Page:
What Hi Fi Sound and Vision Fri, 17 Sep 2010, 3:00pm

Technika BRSS10

Tested at £90
60100
3

Affordable and affable it may be, but the BRSS10 won’t trouble many rivals at this pricepoint

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For

  • Decent build quality for the money
  • a watchable Blu-ray picture
  • easy-to read-display
  • connectivity is commendable for the price

Against

  • There'
  • s a warmish hue to the colours
  • sound is somewhat flat
  • complicated remote control

If you're a frequenter of Tesco or the store's online website, direct.tesco.com, you might have come across this sub-£100 Blu-ray player.

Compared with rival players, the BRSS10 has a notably narrow chassis, but build quality is par for the course. A combination of neon blue numbers and letters makes the display easy to read.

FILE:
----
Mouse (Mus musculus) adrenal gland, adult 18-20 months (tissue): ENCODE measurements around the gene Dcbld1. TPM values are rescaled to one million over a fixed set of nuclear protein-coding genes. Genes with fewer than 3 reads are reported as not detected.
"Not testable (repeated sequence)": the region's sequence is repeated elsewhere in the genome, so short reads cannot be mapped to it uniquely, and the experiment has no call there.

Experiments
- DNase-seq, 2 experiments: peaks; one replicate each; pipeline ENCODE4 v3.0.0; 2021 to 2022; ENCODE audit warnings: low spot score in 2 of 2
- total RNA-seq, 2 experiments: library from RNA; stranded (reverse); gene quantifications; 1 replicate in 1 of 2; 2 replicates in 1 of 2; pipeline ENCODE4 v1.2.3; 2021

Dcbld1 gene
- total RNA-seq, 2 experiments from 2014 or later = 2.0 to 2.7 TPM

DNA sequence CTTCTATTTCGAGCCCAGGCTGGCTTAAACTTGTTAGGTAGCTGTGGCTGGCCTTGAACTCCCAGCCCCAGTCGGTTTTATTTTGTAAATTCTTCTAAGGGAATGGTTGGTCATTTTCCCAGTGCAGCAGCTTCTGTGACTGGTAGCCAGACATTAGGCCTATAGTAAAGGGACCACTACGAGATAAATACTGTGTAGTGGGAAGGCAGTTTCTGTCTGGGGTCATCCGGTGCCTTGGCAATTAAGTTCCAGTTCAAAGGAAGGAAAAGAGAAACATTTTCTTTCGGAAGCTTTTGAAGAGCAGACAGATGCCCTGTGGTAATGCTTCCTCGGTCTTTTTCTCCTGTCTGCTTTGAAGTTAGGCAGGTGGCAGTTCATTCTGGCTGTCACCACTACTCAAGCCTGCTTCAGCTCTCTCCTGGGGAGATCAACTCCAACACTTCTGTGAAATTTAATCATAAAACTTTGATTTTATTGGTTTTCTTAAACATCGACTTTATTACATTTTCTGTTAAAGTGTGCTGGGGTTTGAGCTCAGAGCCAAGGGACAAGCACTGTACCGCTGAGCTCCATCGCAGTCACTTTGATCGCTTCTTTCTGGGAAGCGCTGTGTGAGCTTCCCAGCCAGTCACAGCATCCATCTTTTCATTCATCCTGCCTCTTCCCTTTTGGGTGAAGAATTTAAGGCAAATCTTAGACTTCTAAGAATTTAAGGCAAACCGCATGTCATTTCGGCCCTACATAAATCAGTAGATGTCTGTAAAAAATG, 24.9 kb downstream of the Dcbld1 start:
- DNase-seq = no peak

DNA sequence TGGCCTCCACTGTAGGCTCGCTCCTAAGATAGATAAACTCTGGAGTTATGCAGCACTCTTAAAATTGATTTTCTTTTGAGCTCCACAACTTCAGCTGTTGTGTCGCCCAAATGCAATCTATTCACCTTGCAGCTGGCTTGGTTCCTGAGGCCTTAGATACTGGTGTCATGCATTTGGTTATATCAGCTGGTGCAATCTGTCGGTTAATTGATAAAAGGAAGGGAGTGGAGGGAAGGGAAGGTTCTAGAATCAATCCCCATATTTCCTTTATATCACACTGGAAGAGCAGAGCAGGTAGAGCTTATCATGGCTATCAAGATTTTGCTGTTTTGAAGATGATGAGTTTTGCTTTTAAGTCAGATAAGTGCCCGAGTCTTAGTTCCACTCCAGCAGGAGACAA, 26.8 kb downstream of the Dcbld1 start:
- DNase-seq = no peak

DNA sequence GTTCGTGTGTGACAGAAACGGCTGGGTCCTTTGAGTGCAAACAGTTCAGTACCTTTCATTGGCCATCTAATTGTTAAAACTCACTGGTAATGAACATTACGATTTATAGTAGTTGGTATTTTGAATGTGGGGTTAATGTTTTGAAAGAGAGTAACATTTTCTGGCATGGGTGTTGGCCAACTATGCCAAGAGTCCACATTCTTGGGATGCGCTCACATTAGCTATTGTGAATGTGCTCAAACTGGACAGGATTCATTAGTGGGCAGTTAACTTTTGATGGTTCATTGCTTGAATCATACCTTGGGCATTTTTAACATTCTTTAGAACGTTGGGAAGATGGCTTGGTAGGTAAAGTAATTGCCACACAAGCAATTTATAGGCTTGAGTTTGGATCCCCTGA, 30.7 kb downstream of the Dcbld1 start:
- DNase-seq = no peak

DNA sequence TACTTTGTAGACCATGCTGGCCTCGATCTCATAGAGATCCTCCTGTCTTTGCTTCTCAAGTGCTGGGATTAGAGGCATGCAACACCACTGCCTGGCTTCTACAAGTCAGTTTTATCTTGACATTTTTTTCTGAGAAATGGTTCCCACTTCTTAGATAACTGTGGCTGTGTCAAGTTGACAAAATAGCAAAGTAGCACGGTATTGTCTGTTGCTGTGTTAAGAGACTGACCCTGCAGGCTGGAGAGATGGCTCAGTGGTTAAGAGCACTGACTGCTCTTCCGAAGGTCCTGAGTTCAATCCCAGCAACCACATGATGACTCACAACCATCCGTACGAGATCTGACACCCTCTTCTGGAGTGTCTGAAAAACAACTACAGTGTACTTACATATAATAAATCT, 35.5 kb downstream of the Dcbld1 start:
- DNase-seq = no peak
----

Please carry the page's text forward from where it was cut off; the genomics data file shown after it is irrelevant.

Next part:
The elongated remote is responsive, but the button positioning is over-complicated, with the d-pad a fair distance from the main playback buttons.

BD playback is watchable
Connectivity includes an HDMI input, USB input and ethernet socket, for accessing BD-Live content. The BRSS10 can either bitstream HD audio formatsor decode them onboard and outputs LPCM.

Blu-ray playback is watchable enough. Detail levels are fine for the money although the colours have a subtle, warmish tint.

DVD playback is okay, but with regards both formats, the class-leaders produce a sharper, cleaner image.

Spin Clash of the Titans and the player produces quite a flat sound. Once again, the top machines at this money display greater subtlety and dynamics.

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